Changes to the gameplay are horrendous. While some changes were accidental, such as enemy spawn rates, other changes give the impression that the developers were trying to baby you through the game because they were aware of the fact that the game is unplayable. Health drops are never a worry, extra lives drop at least three times per level, the B button has automatic turbo functionality, Mega can take more damage and dishes out more damage, knockback when taking a hit is reduced, longer invulnerability time, the list goes on and on. These changes completely break the game, and I found myself able to literally rush through entire stages without worrying about health or firing a single shot. The worst change of all, though, is that Mega Man now jumps higher and falls slower than a feather, allowing him to float freely across almost the entire screen. To compensate for this travesty, Mega Man’s surroundings move slower than molasses. At first you might think the game’s framerate is lagging, which would be inexcusable, but instead, the game is meant to be played at a constant FPS of negative thirty. That may not make sense, but neither does this port.
Did I mention all of the bugs?
On the upside, the aesthetics of the game remain intact, and in screenshot form, this is the exact same Mega Man 2 as the original. The pixelated side-scroller has a moniker that has become very famous, and I don’t doubt that some of you out there have a t-shirt with this 8-bit boy’s face on it (I see you smirking.) The game can be played in both portrait and landscape mode, and the emulated arcade board has a background taken straight from the game’s original box art. This nod of fan-service brought a smile to my face and almost made me forget that I wasn’t playing the same game that I remember.
Mega Man 2’s soundtrack is amazingly well done, and extremely nostalgic for long time gamers. The nerd inside me even compels me to divulge that I have a few ringtones on my phone taken straight from the game. It’s almost become a sign of nerd status to be able to recognize each boss theme, and the amount of remixes, dedications on YouTube, and officially licensed discs is enough to tell you that this is a game whose music will continue to be remembered throughout the ages. It pleases me to tell you that every bloop, bleep, jingle, and song makes it’s triumphant return on the iPhone. It displeases me, however, to tell you that the game’s slow performance and chugging nature occasionally cuts out sound effects or pieces of the song during action.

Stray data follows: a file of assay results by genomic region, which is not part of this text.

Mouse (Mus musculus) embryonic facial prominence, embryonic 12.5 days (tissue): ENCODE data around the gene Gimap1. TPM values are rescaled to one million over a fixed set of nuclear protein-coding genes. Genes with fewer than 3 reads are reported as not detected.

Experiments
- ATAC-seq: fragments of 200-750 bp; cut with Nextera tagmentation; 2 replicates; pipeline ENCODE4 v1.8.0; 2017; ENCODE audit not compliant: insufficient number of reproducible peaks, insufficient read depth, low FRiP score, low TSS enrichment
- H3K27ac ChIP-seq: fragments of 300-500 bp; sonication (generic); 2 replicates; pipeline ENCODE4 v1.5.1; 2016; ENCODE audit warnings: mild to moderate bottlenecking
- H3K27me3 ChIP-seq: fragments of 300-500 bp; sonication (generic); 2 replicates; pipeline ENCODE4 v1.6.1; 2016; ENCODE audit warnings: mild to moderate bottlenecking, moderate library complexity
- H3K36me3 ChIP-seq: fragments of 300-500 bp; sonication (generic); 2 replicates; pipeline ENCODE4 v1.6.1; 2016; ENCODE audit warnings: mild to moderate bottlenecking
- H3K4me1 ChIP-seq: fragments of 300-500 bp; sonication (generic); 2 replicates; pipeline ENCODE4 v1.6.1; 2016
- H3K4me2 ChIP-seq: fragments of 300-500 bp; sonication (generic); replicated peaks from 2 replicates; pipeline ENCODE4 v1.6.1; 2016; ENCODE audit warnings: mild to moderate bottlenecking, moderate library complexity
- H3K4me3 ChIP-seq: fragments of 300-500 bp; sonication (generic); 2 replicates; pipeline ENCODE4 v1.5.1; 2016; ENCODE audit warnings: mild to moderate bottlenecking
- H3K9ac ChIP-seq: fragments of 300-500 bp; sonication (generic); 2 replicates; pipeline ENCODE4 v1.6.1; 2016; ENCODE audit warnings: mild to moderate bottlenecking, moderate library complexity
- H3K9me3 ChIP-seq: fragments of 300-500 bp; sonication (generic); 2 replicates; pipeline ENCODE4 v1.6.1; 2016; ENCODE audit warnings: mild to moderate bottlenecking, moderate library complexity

It’s not how you remember it.
As if it wasn’t bad enough, my experience with the game was also riddled with bugs. Standing in lava, and being unable to jump off of a cloud in Airman’s stage are some of the highlights. At the very least, these bugs should have been removed in later updates. Sure enough, later in the game’s life, a “Classic” mode was added to the game. I was hopeful, and while it did remove some minor bugs, it more importantly took out several of the forced changes that made the game more easy. By doing so, the inaccurate controls became even more prominent, and the game remains unplayable. While it’s nice to know that the developers saw it fit to try and fix some of the issues (Most of which they caused themselves,) it is all for naught. Mega Man 2 on the iPhone cannot be fixed.
As stated several paragraphs up, there are two main reasons why this game cannot be executed on the iPhone. In the default setting, you will fall victim to both, but even with the classic update, you’re still getting hit with the first reason: that the game cannot be controlled well enough to enjoy. If it’s not one reason, it’s going to be the other, and this dilemma seems somewhat impossible to avoid. In the end, Capcom is a business, and Mega Man 2 on the iPhone is obviously nothing more than easy money for them. It looks like Mega Man 2, and it sounds like Mega Man 2, but there are too many faults in it’s execution in gameplay to be Mega Man 2. As a gamer, it’s your job to recognize these faults and do your part to help the industry. In this case, your role is clear: don’t buy this game.
…Unless you want a really cool app icon on your home screen… or are looking for a “Mega Man 2 Soundtrack” app that has a very convoluted menu system… it is only five dollars… someone slap me.